David Bennett, a 66-year-old Memphis man, died July 7 two days after swimming in local waters. His daughter is circulating a petition asking for warning signs to be posted at local beaches.

NICEVILLE — On Aug. 7, the one-month anniversary of her father's death, Cheryl Bennett Wiygul took her family to the beach.

She doesn't want her children or the general public to be afraid, even though her father's death from vibrio vulnificusibrio after swimming in local waters was highly publicized.

David Bennett, who was 66 when he passed away at a Memphis hospital, fell ill at the end of a visit to Wiygul's Niceville home. During his vacation, they swam in Rocky Bayou, Turkey Creek and the Gulf of Mexico. Vibrio is a naturally occurring bacteria in some bodies of water. It is sometimes referred to as flesh-eating bacteria.

While most people are fine, those with a compromised immune system or open wounds are at an increased risk Wiygul has since learned.

She has written a petition on change.org, which already has nearly 1,000 signatures, to have signs posted at public beaches to warn those with weakened immune systems or open wounds.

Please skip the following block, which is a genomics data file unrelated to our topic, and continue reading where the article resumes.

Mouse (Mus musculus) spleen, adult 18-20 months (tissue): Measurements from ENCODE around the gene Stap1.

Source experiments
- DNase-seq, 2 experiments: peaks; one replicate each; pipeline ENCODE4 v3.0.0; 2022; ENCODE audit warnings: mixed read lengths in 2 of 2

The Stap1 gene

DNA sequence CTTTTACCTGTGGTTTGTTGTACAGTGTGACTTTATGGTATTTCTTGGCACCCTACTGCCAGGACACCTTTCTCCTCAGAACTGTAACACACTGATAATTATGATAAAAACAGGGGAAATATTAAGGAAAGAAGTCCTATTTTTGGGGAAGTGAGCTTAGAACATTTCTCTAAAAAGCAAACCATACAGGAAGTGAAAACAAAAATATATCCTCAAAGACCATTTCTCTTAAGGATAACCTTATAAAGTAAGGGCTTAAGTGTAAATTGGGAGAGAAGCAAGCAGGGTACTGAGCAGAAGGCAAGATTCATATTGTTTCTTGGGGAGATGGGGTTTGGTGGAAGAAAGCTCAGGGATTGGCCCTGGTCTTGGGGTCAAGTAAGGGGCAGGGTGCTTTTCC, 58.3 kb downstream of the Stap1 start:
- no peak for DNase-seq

But she's not sure what to do next. She is new to the business of advocating for change, but assumes her next step is writing to legislators.

And she disagrees with those who accuse her of inciting fear.

"Signs would increase awareness," she said, adding that it's stories of people falling ill or dying that cause panic. Signs, she said, will help prevent that.

"You wouldn't hear these stories that scare people. You don't want to scare people away from the beach."

Her father, who battled cancer for 18 years, was healthy enough to travel, swim and go on long walks, but he did have a weakened immune system.

Every day since her father died, Wiygul has blamed herself for not recognizing the risk. Before he and her mother arrived, she changed the air conditioning filter and sprayed the house down with Lysol.

She said that had she or her mother realized the danger, they could have kept him safe.

"I never thought swimming would hurt him," she said. "I feel so stupid. My father wouldn't want me to blame myself. I know that. I really can't help it."

On Friday, July 5, the last full day of their visit, the family went jet skiing in Rocky Bayou. They had checked him before he went in the water and he had no open wounds. But 12 hours later, he woke up with a fever and pain in his legs. A large open sore appeared on his back.

And by Sunday, he was dead.

Wiygul has since learned that that health department-sponsored water testing doesn't screen for vibrio and that inland waters like bays or bayous may have higher levels than larger bodies of water like the Gulf of Mexico.

In the wake of her father's death, she has been criticized by strangers and patronized, as well, by people who assume that he had just succumbed to his long battle with cancer. The mother of five has struggled with guilt and grief and all of their variations.

"It's the first thing I think about when I wake up," she said. "It keeps me up at night. Every quiet minute of the day I'm thinking about it."